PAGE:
The decision is based on the petition filed by the American Soybean Association Dec. 10, 2008.
The association’s petition calls for an investigation of the United Soybean Board and the U.S. Soybean Export Council to ensure soybean checkoff dollars are being managed and invested as prescribed by law. (A .pdf file of the petition is on the association’s Web site.)
Following a careful review of the allegations and evidence, the association board of directors voted unanimously Dec. 9, to petition the secretary of agriculture and the Inspector General of USDA requesting a full and impartial investigation.
The allegations of abuse are serious and include:
— Use of a knife against another individual by an employee at an official function;
— An improper sexual relationship disrupting the management of the Japan foreign office and jeopardizing U.S. soy exports to that market;
— The misuse of checkoff and federal funds to facilitate the improper relationship;
— No-bid contracting violations;
— A one-sided investigation and white-washing of these actions;
— The firing of whistleblower employees;
— Conflicts of interest;
— Potential evasions of salary and administrative caps established in the national soybean checkoff act;
— Improper and wasteful expenditure of checkoff funds.
Association First Vice President Rob Joslin, a soybean producer from Sidney, Ohio, said ignoring these allegations of abuse “or sweeping them under the rug would have been wrong and would have done a disservice to all soybean farmers who are paying into the checkoff.
“Investigating any problem areas is the right thing to do for U.S. soybean farmers so we will have a more responsive and accountable soybean checkoff as a result.”
A process will be established by the Inspector General’s office on how the audit and investigation will go forward.
“The filing of the petition was not about any disagreements that the ASA may have with the USB,” said American Soybean Association President Johnny Dodson. “There are good-intentioned people, soybean farmers just like me, serving on the USB board, but somehow there has been a breakdown in the system that cannot be allowed to continue.
“In light of the serious allegations and concerns that have come to light, conducting an independent audit and investigation is the right thing to do and this is what U.S. soybean farmers expect.”
MANKATO, Minn. — Lance Peterson, a soybean farmer from Underwood, Minn., thinks the American Soybean Association is taking growers down the wrong path, so he helped found the new U.S. Soybean Federation to take its place.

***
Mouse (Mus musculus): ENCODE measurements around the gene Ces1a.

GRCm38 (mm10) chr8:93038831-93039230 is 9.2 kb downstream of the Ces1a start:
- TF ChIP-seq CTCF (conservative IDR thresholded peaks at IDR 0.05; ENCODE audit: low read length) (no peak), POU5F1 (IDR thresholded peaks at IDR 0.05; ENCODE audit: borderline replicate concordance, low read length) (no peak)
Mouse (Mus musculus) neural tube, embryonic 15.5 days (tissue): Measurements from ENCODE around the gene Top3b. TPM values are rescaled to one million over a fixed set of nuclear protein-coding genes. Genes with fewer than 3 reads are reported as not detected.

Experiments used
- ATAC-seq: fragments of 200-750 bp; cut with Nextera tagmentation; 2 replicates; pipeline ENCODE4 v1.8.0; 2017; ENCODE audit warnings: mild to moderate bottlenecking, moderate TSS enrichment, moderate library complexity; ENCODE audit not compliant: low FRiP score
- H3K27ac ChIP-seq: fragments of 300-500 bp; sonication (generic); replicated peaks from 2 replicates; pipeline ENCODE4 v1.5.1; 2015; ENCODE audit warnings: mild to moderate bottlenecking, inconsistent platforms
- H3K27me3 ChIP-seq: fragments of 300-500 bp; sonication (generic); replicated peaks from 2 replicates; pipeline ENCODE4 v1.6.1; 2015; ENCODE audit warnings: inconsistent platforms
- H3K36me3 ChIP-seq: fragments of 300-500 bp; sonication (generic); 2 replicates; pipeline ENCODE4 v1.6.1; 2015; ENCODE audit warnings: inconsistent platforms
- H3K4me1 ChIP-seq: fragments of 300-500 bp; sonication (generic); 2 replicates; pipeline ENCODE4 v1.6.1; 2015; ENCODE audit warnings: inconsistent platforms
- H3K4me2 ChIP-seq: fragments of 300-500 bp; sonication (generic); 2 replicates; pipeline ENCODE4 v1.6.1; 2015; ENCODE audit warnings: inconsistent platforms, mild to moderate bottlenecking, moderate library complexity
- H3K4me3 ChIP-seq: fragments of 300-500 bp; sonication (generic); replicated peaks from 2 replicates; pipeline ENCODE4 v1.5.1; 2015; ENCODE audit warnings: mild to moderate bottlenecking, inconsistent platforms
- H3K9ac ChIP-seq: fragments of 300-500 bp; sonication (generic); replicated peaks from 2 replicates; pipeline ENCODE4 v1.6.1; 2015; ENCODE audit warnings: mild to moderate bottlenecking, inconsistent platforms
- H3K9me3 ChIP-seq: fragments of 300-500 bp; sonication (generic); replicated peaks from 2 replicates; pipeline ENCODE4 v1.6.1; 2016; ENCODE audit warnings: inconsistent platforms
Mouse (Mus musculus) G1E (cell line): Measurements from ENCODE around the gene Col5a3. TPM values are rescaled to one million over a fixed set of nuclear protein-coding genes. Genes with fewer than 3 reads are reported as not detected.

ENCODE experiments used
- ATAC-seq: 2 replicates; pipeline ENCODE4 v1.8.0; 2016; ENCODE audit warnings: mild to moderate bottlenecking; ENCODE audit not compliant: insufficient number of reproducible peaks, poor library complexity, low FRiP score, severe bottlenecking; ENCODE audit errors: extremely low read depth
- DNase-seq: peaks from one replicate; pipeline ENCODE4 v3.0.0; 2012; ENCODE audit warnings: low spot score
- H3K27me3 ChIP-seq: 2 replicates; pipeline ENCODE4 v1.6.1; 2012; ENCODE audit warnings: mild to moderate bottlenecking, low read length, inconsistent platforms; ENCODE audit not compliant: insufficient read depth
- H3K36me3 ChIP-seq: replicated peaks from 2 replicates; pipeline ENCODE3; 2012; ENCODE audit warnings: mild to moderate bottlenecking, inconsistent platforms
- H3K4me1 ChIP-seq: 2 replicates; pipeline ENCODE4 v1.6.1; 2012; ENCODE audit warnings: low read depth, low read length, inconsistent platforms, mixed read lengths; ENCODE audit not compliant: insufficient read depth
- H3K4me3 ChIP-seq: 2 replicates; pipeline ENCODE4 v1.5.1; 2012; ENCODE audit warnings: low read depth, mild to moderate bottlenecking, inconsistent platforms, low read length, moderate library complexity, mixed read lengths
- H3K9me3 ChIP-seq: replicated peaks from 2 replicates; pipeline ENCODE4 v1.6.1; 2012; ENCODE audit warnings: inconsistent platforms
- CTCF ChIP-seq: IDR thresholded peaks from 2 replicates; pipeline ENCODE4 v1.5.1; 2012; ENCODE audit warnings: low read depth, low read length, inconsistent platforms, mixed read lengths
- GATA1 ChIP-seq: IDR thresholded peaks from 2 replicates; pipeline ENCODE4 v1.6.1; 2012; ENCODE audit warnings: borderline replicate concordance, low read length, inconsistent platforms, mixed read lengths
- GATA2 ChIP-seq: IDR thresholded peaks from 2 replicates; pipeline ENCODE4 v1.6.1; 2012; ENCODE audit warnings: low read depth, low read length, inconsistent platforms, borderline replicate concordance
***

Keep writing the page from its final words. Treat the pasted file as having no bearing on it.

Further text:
The new organization was announced by founding farmer-leaders Jan. 9.
Peterson, president of the newly formed group, said actions by the American Soybean Association have triggered the need for this new organization.
“It’s clear to us that ASA’s continuing actions are not in the best interest of soybean farmers, as ASA is jeopardizing the national soybean checkoff,” Peterson said.
“We need an organization like USSF that will have no other focus than to fairly, vigorously and effectively represent the voice of all U.S. soybean farmers in the federal legislative process.”
In return, the American Soybean Association said it was disappointed at the news, saying “a few disgruntled checkoff and state leaders have formed a new soybean federation in an attempt to distract the U.S. soybean industry and undermine ASA’s efforts calling for an audit and investigation of the national soybean checkoff.”
“The action proposed by a few farmers to establish a soybean federation is a radical and ill-conceived move,” said association President Johnny Dodson, a soybean producer from Halls, Tenn.
“It is truly unfortunate that some checkoff and state leaders feel so threatened by ASA’s efforts to have an impartial investigation to find out the truth about national soybean checkoff operations that they are willing to go to such lengths.”
The new U.S. Soybean Federation will be comprised primarily of existing state soybean associations or new state soybean federations. It will not serve as a member organization, but instead be a coordinating entity to ensure a focused representation of U.S. soybean farmers on Capitol Hill.
The organization’s offices will be eventually located in Washington, DC, and the board of directors plans to contract with a farm lobbyist to serve as the CEO.
Officers are: president, Lance Peterson; vice president, Warren Stemme, a soybean farmer from Chesterfield, Mo.; and secretary/treasurer, Jerry Slocum, a soybean farmer from Coldwater, Miss.
The federation’s operating budget will come from affiliated state soybean organizations and industry support. When a state’s organization affiliation is accepted, that state will be allowed 10 farmer-delegates. Individual states will determine their delegates. Of those farmer-delegates, three will become directors of the board.